Plenty of options, many with an additional fee, give guests a chance to try something new — or go back to old favorites.
Surrounding the funnels is a three-story race track, expanded from two levels on other ships. The drone of the cars — really the drone from the sound effects, since these are electric cars — alert guests to their presence. While enjoying the fresh air on my balcony, I noticed the noise emanating from the track. It’s not obnoxiously distracting, but definitely noticeable. That noise pollution may not affect all guests, but those looking for a quieter experience may want to make sure that they book something as far away from the track as possible.
Galaxy Pavilion takes passengers on many journeys, with several options chosen by the guests. Whether it is experiencing a roller coaster in a snowy landscape or racing on a course, there are plenty of virtual reality choices for thrills and chills.
Up on Deck 18, near the racetrack entrance, one of my favorite new activities is a bank of darts parlors known as The Bull’s Eye. The electronic board keeps score, and friends may enjoy a game or two in their own private space.
Also in the sports complex are other activities, including a court for the ever-popular pickleball and shuffleboard.
If you have sailed on the Breakaway-class ships, you are already familiar with The Waterfront. On Prima-class, this outside area is known as Ocean Boulevard. If you thought The Waterfront was the best part of a Norwegian cruise ship, then you will be blown away by its counterpart here. Ocean Boulevard features wonderful areas for strolling, outdoor dining and drinking venues, a sculpture park, two infinity pools, and more. It quickly became my favorite spot on the ship.
As far as the pool area, I was surprised that there is just one main pool. There are also two infinity pools with four hot tubs nearby, as well as additional hot tubs which are only available to guests of Vibe Beach Club or The Haven.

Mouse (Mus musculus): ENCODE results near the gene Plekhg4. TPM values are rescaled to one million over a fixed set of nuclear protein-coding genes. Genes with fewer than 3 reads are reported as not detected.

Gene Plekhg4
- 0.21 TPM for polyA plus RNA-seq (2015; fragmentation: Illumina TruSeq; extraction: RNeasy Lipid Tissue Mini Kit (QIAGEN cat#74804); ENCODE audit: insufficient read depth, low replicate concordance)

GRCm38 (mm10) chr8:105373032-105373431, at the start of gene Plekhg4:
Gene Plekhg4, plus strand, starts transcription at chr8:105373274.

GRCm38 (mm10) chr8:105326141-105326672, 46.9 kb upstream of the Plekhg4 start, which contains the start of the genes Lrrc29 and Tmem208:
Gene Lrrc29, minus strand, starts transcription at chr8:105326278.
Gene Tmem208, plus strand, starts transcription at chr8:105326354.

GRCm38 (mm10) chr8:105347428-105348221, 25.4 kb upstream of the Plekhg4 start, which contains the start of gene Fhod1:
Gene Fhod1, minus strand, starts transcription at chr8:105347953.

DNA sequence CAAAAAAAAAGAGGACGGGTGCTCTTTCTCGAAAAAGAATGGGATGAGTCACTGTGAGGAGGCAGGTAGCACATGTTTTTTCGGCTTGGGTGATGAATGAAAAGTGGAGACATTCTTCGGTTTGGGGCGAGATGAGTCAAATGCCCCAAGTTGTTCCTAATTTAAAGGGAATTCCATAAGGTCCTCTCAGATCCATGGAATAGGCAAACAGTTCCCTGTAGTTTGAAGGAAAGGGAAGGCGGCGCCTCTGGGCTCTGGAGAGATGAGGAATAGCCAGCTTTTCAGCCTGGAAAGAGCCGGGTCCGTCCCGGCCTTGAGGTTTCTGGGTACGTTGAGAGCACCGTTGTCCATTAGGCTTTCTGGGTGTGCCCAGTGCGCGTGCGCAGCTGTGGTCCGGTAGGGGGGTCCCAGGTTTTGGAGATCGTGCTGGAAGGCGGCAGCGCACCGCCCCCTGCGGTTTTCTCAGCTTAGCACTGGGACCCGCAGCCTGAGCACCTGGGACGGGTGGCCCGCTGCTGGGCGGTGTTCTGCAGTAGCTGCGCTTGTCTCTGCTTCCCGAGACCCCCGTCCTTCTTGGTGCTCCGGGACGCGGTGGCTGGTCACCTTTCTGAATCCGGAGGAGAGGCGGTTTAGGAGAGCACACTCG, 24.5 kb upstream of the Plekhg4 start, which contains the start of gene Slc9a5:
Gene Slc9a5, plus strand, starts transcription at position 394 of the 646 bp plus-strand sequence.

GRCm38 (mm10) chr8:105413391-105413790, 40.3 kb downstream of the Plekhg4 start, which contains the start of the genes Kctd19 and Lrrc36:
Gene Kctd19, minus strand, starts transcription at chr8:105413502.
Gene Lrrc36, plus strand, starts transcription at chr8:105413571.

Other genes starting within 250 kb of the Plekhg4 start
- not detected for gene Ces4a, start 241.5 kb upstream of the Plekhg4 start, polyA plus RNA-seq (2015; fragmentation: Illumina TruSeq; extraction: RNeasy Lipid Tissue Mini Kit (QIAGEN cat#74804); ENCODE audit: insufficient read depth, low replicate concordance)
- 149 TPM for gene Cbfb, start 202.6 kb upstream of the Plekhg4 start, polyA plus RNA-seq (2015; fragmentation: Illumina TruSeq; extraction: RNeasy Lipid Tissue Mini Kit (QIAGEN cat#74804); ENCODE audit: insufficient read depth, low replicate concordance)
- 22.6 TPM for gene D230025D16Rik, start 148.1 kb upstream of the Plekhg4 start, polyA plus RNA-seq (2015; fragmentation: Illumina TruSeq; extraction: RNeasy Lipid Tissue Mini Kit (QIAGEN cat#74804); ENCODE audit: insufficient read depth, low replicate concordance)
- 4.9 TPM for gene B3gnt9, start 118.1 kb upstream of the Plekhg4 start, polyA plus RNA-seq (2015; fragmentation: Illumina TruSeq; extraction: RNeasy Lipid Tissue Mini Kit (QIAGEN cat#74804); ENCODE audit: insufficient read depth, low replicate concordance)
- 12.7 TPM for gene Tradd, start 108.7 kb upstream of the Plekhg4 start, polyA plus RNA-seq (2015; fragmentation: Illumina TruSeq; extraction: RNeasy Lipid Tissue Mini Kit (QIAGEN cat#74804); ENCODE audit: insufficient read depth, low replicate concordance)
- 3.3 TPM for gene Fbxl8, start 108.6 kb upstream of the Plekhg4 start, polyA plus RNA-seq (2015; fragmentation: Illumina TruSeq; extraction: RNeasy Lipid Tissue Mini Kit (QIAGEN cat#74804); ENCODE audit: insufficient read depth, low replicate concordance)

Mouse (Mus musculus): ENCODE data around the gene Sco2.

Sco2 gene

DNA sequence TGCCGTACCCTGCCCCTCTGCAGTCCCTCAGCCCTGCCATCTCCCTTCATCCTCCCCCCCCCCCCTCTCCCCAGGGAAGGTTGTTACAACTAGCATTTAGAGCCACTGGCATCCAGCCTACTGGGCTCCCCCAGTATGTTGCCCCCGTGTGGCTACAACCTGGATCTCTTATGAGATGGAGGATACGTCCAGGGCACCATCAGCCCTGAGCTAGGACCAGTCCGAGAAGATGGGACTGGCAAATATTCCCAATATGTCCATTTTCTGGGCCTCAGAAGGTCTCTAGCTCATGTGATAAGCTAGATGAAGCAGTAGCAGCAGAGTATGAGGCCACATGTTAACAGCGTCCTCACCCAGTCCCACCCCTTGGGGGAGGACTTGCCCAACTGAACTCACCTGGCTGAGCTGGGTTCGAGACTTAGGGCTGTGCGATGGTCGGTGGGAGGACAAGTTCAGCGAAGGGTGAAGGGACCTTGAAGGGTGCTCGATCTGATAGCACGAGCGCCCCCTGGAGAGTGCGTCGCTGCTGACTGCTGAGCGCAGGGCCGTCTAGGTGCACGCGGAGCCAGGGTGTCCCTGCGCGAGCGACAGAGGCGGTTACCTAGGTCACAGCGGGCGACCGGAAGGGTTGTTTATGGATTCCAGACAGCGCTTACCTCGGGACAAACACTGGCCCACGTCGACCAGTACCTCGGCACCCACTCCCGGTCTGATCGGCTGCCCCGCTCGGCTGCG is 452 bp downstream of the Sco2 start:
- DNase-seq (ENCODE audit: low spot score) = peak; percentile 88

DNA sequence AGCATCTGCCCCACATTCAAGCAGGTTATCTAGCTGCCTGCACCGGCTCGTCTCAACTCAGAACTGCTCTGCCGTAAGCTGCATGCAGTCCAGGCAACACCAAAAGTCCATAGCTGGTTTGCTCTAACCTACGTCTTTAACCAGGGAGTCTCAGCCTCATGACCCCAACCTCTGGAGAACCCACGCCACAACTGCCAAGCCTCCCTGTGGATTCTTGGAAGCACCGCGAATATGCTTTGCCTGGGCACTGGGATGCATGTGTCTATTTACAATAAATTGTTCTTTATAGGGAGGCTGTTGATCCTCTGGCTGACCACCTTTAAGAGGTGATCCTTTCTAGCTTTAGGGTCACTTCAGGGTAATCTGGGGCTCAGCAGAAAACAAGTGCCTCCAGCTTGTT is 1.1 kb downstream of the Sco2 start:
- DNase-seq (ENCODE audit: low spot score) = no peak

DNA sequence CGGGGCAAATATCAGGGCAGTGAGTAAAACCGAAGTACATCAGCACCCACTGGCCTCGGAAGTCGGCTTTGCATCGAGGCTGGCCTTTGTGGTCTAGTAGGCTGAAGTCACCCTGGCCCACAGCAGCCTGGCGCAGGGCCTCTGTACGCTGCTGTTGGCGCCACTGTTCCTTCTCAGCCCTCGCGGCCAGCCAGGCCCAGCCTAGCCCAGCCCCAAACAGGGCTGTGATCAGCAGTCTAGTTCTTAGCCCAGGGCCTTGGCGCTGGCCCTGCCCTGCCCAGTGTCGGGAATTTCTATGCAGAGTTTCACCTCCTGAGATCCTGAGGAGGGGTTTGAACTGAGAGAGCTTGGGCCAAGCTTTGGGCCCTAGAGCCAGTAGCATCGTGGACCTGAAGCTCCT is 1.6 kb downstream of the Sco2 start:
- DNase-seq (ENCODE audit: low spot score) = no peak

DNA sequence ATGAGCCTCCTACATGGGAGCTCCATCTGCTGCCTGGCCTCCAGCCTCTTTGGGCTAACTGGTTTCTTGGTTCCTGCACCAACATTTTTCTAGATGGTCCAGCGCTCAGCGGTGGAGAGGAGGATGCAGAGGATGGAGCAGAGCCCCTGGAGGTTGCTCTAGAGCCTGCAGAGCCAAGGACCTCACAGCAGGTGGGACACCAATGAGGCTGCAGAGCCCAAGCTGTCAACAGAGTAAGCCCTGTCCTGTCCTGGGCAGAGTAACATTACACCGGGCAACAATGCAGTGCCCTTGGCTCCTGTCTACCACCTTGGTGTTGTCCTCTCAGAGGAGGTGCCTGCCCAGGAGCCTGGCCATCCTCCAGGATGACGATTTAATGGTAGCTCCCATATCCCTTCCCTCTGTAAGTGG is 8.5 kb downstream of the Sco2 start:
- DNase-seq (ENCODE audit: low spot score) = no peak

Children have their own aqua park with plenty of seating around, perfect for parental supervision.
Many of the bars are in large open areas. Don’t expect to find an intimate smaller space for a drink.
My favorite bar, Belvedere, does seem more intimate due to its size and location, but still lacked a certain je ne sais quoi. The other large drinks venue, Metropolitan Bar, focuses on sustainable cocktails and serves excellent concoctions, but the space reminds me of a waiting room at a medical center — an upscale medical center, to be sure, but a medical center nonetheless. It just didn’t do it for me.
This ship is unlike any other in the Norwegian Cruise Line fleet, and figuring out the layout took a few days. One goal of this design was to create a more upscale look and experience. For the most part, NCL has achieved that. I’m not quite sure how a racetrack translates into luxury, but I suppose if I were the CEO and one of my grandchildren had suggested an element to be included on a ship, I would not eliminate that particular element.
One of my first observations was the lack of fish on the carpet swimming toward the front. In place of the fish, there are triangles with the vertex pointing forward. With the modern look of the hallway carpet, in my ideal world, they could have designed an abstract triangular fish.
Some of the gathering areas — like Improv at Sea comedy club and Syd Norman’s Pour House — offered limited space, a real drawback for those wishing to watch a comedian or hear music.
I definitely appreciate the connection to the sea found on Norwegian Prima. What really makes this ship upscale is the level of service. Throughout the ship, I found the crew to offer extraordinary service. The connections that crew make with guests and the level of service provided exemplifies the upscale experience.
All uncredited photos are by Theresa Russell.